Despite being manufactured by cheap materials, many Armed Services Editions survived the war and are now highly collectible. The Library of Congress has all 1,322 titles that were produced. Here at the Indiana State Library, we have three in our collection that represent works by Indiana authors.

“Here is Your War” by Ernie Pyle. This photo shows the size difference between the original version of the book and the Armed Services Edition.

“Little Orvie” by Booth Tarkington.

“Our Hearts were Young and Gay” by Cornelia Otis Skinner and Emily Kimbrough.

This blog post was written by Jocelyn Lewis, Catalog Division supervisor, Indiana State Library. For more information, contact the Indiana State Library at (317) 232-3678 or “Ask-A-Librarian.”

Two World War I stories: Newly digitized collections from World War I and the Hoosier Experience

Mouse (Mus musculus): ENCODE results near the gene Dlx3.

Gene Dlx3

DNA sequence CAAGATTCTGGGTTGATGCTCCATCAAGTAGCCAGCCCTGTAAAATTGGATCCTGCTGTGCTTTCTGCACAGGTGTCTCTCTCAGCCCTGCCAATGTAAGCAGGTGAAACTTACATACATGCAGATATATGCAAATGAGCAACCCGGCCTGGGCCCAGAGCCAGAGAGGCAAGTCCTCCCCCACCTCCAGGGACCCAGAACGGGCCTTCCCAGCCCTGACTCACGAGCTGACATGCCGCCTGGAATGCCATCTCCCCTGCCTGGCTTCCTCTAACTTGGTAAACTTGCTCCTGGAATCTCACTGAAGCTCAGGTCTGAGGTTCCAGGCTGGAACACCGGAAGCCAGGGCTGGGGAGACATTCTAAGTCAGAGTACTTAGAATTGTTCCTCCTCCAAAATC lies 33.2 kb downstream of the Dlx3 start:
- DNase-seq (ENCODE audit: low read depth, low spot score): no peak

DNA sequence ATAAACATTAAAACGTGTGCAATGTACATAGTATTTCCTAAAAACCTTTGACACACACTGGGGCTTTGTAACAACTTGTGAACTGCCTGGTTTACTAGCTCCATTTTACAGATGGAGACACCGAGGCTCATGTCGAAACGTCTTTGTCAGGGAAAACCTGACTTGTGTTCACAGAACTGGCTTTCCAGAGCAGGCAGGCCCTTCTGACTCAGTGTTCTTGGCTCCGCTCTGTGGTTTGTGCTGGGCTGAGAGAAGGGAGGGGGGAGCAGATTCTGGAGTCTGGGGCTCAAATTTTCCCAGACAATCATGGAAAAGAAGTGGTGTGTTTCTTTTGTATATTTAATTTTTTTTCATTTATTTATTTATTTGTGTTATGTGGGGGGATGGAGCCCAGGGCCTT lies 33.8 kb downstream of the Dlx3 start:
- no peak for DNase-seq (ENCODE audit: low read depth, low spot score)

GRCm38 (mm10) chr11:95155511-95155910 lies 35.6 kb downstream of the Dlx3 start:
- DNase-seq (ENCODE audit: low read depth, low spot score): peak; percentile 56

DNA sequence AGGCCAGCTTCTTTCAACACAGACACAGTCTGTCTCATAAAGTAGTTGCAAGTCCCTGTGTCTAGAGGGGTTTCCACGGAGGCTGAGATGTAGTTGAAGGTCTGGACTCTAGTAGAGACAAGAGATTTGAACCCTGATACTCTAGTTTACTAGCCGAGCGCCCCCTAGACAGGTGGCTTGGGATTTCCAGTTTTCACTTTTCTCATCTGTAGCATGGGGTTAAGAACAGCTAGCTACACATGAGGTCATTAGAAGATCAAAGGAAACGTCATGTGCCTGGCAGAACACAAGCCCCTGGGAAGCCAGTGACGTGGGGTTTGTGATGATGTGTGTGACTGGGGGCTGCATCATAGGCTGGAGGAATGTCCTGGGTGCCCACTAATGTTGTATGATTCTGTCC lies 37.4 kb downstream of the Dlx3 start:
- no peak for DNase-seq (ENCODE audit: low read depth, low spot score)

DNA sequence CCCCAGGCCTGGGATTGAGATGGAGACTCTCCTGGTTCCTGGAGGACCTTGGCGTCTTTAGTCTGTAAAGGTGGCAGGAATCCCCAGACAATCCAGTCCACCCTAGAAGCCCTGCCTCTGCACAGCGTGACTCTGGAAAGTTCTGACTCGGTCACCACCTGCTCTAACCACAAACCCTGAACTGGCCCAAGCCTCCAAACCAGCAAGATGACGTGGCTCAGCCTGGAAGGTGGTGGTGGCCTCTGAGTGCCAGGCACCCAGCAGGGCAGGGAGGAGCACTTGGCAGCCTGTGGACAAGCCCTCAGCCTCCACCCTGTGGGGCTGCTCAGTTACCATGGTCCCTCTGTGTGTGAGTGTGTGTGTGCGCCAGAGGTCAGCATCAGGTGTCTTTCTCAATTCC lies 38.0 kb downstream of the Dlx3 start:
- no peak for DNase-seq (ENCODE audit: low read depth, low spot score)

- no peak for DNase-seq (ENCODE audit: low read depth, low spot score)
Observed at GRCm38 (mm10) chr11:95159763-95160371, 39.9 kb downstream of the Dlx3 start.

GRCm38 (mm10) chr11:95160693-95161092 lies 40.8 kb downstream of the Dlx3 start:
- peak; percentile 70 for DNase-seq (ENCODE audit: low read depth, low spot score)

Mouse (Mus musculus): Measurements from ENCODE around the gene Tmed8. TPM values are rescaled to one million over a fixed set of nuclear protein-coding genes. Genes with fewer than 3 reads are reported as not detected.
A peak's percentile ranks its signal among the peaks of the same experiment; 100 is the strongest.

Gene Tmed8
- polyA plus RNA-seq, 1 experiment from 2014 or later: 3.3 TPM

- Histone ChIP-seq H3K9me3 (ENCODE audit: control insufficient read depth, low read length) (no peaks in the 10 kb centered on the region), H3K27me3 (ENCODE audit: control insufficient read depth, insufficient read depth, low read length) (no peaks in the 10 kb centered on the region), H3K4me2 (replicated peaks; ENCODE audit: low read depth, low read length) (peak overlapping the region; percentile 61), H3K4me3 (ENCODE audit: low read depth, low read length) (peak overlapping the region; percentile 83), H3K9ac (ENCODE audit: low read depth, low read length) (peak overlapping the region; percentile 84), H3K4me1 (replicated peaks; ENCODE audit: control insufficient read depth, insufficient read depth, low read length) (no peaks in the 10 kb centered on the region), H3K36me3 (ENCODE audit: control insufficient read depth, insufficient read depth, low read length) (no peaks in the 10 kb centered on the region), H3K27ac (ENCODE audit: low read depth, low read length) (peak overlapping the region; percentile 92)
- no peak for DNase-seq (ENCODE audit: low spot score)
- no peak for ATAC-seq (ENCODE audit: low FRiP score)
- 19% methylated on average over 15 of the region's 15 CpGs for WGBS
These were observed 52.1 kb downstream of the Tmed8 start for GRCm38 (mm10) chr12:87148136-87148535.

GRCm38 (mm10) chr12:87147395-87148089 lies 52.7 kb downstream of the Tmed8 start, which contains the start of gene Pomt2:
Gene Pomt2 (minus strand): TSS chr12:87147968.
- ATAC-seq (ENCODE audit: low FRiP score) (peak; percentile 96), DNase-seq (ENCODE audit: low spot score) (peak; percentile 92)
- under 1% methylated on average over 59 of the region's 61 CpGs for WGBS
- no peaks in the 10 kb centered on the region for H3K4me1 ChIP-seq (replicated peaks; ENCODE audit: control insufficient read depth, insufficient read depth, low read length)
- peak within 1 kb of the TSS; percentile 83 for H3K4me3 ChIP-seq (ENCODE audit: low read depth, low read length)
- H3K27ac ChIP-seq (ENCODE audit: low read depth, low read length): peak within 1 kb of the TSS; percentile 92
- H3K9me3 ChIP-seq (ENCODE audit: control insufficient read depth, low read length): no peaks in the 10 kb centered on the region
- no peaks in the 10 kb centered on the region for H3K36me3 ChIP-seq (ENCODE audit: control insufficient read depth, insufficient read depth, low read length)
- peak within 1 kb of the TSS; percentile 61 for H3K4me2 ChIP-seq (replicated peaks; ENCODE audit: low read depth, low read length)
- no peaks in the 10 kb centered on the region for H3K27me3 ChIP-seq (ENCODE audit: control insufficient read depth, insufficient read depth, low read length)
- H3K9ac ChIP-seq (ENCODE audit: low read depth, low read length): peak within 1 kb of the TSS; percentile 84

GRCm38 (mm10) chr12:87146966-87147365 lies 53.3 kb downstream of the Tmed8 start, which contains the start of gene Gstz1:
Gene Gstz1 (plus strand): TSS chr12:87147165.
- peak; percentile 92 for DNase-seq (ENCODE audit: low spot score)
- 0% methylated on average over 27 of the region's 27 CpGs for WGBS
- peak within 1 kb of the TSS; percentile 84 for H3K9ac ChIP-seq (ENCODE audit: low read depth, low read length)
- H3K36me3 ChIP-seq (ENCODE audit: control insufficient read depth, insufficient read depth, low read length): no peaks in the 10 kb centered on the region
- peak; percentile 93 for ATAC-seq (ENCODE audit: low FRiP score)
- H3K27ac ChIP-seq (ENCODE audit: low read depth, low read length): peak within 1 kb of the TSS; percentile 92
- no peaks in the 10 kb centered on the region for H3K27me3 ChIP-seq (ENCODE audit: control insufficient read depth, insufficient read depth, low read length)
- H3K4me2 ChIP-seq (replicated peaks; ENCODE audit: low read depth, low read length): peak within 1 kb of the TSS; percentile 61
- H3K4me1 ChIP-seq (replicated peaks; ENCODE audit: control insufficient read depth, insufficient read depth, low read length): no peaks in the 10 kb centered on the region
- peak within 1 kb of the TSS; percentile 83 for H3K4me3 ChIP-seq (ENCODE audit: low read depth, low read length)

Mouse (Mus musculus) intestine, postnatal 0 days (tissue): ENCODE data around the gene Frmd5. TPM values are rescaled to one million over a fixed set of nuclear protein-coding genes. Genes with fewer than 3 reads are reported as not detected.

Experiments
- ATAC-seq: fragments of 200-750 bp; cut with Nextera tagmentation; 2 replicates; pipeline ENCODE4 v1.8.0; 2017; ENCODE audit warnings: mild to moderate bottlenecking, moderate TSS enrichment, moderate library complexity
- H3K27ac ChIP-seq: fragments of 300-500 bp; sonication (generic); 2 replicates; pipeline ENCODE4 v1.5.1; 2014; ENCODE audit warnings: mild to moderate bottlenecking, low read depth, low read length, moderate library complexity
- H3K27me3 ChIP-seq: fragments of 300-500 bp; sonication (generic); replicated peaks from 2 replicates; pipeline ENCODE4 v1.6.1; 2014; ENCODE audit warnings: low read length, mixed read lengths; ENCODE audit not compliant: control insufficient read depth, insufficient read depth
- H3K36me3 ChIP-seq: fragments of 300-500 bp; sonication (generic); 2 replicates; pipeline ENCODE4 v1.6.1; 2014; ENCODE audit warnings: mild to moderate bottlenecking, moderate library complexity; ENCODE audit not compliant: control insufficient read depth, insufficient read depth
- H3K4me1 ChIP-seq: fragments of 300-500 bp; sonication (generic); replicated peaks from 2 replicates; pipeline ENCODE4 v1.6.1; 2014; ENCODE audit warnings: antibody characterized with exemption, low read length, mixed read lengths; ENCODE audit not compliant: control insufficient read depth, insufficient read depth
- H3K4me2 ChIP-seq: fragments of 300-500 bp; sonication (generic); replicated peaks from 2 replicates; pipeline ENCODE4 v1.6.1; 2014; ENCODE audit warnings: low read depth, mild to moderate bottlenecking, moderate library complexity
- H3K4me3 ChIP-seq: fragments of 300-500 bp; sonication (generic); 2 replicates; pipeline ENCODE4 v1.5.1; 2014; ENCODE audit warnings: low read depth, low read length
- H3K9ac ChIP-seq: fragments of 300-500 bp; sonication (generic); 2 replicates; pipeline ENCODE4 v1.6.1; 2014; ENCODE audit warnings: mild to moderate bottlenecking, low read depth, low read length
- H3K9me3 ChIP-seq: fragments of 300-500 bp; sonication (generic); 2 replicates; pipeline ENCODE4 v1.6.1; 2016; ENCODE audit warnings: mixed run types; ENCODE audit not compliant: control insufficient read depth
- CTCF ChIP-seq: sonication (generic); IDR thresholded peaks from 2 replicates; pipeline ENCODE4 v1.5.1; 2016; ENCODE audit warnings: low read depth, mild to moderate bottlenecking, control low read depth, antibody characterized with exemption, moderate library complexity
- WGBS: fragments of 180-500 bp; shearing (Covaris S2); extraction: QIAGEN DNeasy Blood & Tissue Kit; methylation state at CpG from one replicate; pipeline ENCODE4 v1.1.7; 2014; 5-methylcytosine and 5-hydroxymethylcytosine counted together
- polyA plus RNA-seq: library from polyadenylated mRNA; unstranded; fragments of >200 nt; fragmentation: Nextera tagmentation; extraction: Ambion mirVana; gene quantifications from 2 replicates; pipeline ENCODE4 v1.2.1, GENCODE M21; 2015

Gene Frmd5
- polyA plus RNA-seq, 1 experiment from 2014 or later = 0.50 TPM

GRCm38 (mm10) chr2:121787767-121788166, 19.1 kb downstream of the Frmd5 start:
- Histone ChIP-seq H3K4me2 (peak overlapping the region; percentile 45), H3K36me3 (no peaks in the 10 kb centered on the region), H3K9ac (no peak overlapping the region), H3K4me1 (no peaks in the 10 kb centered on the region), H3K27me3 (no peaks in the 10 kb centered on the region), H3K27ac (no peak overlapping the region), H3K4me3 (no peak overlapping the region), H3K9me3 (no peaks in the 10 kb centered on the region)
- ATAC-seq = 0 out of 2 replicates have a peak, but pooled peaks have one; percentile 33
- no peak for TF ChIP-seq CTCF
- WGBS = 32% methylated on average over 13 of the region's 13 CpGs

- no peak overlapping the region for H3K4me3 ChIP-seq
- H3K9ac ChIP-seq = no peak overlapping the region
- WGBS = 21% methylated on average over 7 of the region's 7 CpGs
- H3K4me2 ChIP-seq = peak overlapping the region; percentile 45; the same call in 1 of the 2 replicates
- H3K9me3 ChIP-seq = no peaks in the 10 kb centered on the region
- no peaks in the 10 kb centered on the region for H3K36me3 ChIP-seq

With the World War I centennial upon us, library staff have been hard at work digitizing the collections of Hoosier heroes of all walks of life from wartime. While we are taking the time to highlight collections of those who served both at home and abroad, here are two new additions from the past few months: S0091 Joe Rand Beckett Collection and L359 Franklin Newton Taylor Collection.

A 1912 advertisement for Franklin N. Taylor as a voice teacher at the Metropolitan School of Music.

Both men were from Indianapolis, though Taylor was originally born in Danville, Ind. Taylor was a singer and, as part of the Y.M.C.A., traveled France entertaining the troops mostly throughout the Bordeaux region. Aside from his war work, he served as music director at the Central Avenue Methodist Episcopal Church, choir director at Irvington Methodist Episcopal Church and was a voice instructor at Metropolitan School of Music (later Arthur Jordan Conservatory of Music at Butler University) from 1908 until 1949. His collection includes a plethora of personal correspondence and newspaper clippings, as well as Y.M.C.A. and World War I travel ephemera and interesting personal effects that he collected.

Seashells collected by Franklin Taylor in La Rochelle, France while overseas with the Y.M.C.A., dated Jan. 30, 1919.